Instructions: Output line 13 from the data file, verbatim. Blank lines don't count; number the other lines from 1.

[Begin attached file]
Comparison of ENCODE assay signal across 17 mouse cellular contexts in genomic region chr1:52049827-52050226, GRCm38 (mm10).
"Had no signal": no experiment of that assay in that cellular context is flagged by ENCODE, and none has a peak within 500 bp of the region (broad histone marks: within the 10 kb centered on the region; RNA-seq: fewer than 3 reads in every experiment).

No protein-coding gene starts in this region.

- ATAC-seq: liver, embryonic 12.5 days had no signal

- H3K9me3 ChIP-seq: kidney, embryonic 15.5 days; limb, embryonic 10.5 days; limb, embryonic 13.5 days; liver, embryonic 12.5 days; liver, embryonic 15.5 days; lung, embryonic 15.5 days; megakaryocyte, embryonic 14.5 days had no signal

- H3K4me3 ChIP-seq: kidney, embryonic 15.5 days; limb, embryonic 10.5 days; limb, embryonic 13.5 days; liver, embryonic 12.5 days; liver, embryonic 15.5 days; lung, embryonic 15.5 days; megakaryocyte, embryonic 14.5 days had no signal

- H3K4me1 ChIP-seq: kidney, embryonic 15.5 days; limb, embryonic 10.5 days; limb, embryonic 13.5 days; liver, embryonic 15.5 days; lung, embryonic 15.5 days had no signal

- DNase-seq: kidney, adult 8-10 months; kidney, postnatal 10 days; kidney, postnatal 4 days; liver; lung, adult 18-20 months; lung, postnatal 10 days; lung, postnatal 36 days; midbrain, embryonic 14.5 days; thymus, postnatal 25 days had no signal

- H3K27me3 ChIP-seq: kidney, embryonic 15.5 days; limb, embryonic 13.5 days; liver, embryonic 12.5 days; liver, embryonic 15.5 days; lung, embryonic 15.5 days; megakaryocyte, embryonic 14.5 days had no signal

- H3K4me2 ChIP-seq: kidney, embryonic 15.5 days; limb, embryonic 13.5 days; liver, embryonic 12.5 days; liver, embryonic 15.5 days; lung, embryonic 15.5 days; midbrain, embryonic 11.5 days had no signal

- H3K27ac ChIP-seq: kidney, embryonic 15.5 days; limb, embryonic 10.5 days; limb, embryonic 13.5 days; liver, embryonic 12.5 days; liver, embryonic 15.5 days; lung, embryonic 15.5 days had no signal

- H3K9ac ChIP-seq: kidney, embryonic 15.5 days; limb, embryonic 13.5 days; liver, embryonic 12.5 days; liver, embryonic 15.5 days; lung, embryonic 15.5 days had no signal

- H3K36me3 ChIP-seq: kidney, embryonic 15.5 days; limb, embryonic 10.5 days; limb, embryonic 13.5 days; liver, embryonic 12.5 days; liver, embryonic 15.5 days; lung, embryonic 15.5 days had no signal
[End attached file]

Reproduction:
- H3K36me3 ChIP-seq: kidney, embryonic 15.5 days; limb, embryonic 10.5 days; limb, embryonic 13.5 days; liver, embryonic 12.5 days; liver, embryonic 15.5 days; lung, embryonic 15.5 days had no signal